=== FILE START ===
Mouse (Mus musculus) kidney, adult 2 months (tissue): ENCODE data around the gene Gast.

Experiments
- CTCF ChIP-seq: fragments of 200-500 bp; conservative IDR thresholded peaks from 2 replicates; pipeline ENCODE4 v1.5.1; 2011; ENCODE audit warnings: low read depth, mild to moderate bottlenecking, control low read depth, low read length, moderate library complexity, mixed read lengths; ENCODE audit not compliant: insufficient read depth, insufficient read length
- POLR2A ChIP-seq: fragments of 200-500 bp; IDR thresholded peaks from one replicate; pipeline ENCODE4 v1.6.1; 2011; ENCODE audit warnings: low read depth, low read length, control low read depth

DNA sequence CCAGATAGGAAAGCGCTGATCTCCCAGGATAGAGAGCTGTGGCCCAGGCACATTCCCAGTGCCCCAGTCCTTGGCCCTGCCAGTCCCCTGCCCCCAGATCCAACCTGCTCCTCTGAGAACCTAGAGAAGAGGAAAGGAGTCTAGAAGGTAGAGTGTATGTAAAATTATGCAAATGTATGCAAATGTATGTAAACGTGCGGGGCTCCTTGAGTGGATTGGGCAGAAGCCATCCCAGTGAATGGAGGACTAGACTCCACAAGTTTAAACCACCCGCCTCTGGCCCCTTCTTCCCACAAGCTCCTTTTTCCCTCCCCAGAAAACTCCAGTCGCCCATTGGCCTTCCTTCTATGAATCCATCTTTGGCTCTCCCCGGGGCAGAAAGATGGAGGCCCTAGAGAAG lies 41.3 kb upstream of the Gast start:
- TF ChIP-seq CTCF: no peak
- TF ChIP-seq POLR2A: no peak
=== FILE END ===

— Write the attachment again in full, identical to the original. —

Mouse (Mus musculus) kidney, adult 2 months (tissue): ENCODE data around the gene Gast.

Experiments
- CTCF ChIP-seq: fragments of 200-500 bp; conservative IDR thresholded peaks from 2 replicates; pipeline ENCODE4 v1.5.1; 2011; ENCODE audit warnings: low read depth, mild to moderate bottlenecking, control low read depth, low read length, moderate library complexity, mixed read lengths; ENCODE audit not compliant: insufficient read depth, insufficient read length
- POLR2A ChIP-seq: fragments of 200-500 bp; IDR thresholded peaks from one replicate; pipeline ENCODE4 v1.6.1; 2011; ENCODE audit warnings: low read depth, low read length, control low read depth

DNA sequence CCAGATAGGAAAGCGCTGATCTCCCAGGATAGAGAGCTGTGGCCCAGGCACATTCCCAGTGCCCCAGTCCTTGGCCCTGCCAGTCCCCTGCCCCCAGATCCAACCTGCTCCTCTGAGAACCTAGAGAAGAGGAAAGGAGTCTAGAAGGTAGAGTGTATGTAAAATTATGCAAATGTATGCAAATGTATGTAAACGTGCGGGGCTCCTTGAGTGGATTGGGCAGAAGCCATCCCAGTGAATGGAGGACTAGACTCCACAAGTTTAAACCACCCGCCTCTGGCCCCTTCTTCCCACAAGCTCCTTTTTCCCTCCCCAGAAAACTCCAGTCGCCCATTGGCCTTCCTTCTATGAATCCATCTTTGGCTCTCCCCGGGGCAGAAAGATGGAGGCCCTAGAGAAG lies 41.3 kb upstream of the Gast start:
- TF ChIP-seq CTCF: no peak
- TF ChIP-seq POLR2A: no peak